cocktails, tear gas on an American street. You have law enforcement personnel that many people look at and say are militarized. You have reporters being taken into custody by law enforcement. One, who by the way, just tweeted he was never read his Miranda rights. What are your general impressions of the situation in Ferguson right now?
JEFFREY TOOBIN, CNN SENIOR LEGAL ANALYST: That the Ferguson police is in way over its head and the governor of Missouri needs to step in and get them, frankly, replaced. The Ferguson police does not appear to know what they're doing. Crowd control is an art and a science and people have been doing it in this country for years. And rubber bullets and tear gas are not the way to do it in the vast majority of circumstances.
And there's going to be another tragedy in that city unless Governor Nixon of Missouri says we need to get the National Guard there. We need to get people who know what they're doing who can calm the situation down, because the Ferguson police just seem completely in over their head.
BERMAN: One of the words you're hearing is "proportionality," which, my god, is a word we were hearing in Gaza over the last several weeks. When you talk about proportionality, legally speaking, is there a clear line?
TOOBIN: It's very hard to answer these questions in the abstract. You know, the police are entitled to keep order. But people are also allowed to protest as well. And if you look at the many, many protests that take place in cities like New York and Chicago and Los Angeles, where people protest even at night, and there are not rubber bullets, they're not tear gassed, there are not reporters being arrested for sitting in McDonald's. It can be done well and it can be done badly. And crowd control certainly seems to be done very badly by the Ferguson police.
BERMAN: Ana Cabrera just reported that the law enforcement officials say they will not be rushed in this investigation. Yet there seems to be a lack of transparency right now and a lack of facts, at least in these early stages. What's the right timeline here? Has it been too long at this point to identify the shooter? Do they need to come forward with more details, more confirmation about the number of times he was shot and the details of the actual incident?
TOOBIN: It is certainly too early to decide whether there is any criminal liability on the part of the police officer. The FBI and the Missouri authorities have to take their time with that. But people need more answers than they've gotten.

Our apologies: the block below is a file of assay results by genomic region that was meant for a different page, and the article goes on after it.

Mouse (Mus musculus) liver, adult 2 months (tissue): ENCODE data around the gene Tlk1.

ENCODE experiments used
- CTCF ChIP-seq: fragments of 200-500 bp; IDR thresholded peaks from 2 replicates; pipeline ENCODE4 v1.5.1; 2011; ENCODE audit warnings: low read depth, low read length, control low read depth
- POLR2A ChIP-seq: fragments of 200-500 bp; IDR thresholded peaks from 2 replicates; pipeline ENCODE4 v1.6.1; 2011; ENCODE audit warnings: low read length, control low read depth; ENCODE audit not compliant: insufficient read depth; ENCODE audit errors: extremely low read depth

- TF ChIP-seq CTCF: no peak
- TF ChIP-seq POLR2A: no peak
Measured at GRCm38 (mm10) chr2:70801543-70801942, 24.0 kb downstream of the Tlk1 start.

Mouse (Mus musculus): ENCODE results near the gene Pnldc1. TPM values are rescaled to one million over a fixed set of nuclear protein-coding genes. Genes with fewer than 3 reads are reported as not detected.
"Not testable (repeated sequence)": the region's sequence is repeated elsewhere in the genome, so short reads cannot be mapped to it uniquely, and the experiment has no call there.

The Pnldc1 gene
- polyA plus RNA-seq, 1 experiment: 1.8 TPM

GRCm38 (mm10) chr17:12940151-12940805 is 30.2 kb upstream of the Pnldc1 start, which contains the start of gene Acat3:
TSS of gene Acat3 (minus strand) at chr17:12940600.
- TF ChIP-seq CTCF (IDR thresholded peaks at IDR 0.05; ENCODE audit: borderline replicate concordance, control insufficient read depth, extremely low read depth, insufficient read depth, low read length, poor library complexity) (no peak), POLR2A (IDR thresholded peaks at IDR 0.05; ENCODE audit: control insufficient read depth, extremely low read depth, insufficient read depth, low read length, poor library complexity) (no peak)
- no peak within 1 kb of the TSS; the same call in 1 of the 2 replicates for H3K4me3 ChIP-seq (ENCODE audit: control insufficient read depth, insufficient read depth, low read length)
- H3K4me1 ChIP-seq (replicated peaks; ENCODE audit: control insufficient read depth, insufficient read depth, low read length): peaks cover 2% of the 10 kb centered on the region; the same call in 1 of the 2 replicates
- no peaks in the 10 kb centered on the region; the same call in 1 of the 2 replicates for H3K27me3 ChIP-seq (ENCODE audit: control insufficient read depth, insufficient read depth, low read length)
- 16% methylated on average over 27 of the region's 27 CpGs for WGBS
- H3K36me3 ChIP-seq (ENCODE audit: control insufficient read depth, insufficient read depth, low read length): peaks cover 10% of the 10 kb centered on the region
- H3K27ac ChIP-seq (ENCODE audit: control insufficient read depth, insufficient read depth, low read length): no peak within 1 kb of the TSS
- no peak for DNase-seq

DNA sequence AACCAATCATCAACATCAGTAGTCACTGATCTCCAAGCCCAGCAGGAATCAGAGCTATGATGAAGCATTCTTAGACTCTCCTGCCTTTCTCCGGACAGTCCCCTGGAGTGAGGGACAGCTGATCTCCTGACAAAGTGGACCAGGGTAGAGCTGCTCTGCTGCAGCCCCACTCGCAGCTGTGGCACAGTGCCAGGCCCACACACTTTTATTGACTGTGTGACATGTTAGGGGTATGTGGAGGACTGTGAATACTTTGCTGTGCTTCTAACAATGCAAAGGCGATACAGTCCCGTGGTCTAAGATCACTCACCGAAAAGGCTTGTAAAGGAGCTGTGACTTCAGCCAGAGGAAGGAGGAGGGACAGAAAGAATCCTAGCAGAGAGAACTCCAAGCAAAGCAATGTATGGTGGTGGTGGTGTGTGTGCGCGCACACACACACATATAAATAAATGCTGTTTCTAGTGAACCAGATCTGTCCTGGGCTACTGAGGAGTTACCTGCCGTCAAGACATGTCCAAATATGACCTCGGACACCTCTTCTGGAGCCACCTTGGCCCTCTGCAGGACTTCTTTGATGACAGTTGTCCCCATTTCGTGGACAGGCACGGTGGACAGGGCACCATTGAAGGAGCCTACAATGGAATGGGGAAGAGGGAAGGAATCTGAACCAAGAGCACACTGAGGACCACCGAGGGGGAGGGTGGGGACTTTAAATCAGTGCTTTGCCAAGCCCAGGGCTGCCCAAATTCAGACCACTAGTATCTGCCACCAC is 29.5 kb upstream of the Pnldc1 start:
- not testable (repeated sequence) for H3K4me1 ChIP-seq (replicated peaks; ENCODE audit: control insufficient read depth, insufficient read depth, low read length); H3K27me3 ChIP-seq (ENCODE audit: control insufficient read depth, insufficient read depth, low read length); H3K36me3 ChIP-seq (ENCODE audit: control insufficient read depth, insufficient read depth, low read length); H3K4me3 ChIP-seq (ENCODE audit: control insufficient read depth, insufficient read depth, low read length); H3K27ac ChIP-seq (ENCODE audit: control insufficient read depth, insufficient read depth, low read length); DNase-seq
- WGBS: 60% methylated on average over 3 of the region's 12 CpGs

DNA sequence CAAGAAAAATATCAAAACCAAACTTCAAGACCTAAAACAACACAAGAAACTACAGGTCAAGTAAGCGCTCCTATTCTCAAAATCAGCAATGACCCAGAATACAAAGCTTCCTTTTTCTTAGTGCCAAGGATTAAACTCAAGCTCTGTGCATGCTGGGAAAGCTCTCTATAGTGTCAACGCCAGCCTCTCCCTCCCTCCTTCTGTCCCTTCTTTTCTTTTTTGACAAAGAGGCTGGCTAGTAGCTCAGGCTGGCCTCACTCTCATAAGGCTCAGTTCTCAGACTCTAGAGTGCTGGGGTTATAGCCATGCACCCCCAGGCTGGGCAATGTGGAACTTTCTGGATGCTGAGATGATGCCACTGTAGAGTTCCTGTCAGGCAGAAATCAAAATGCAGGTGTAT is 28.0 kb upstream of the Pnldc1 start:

And frankly, John, it's worse than just no information. What you have is the police selectively leaking stuff that is helpful to the police position. For example, yesterday you had the police chief saying the officer was hit in the face, which presumably he means to justify the officer's behavior. But, you know, that's not only fact out there. How many shots were fired? Who else was present? What were the circumstances? All of that needs to come out sooner rather than later in some sort of
organized fashion that is not just leaks to help the police. There have to be some authorities step in that are not the Ferguson police, because they are very much a participant in this controversy and they can't be the decider and the arbiter as well.
BERMAN: Let talk about the fact that is have come it to light over the last several hours in CNN interviews. Last night Wolf spoke to a witness on the scene, someone who actually took video from after Michael Brown was shot. You saw the family trying to get to him and the police holding him off. But she also testified that Michael Brown was shot with his hands in the air from several feet away.
Now, whatever happened in the car, whatever confrontation there was or wasn't between the officer and Michael Brown, if, in fact, he was later shot more times with his hands in the air, how problematic is that for this officer?
TOOBIN: It's homicide. It's not problematic. It's a crime. I mean, shooting someone with their hands in the air is, without question, a crime.
Now, again, we don't want to make a prejudgment about whether that is the only evidence that we want to make our judgment about. This is obviously a complex situation. There are several witnesses who have come forward. They're undoubtedly more witnesses. Just today we were just watching a new cell phone video of apparently the immediate aftermath of the crime. There may be more video out there. But if Michael Brown was shot with his hands in the air, that's homicide, and, you know, the officer should be prosecuted.
BERMAN: No matter what happened in the car.
All right, last question, let's talk about journalism here, Jeffrey, because two reporters were taken into custody last night. They were at a McDonald's. They say they were there simply charging their computers. What's allowable and not allowable? Can you ever take journalists into custody like that for simply doing their jobs?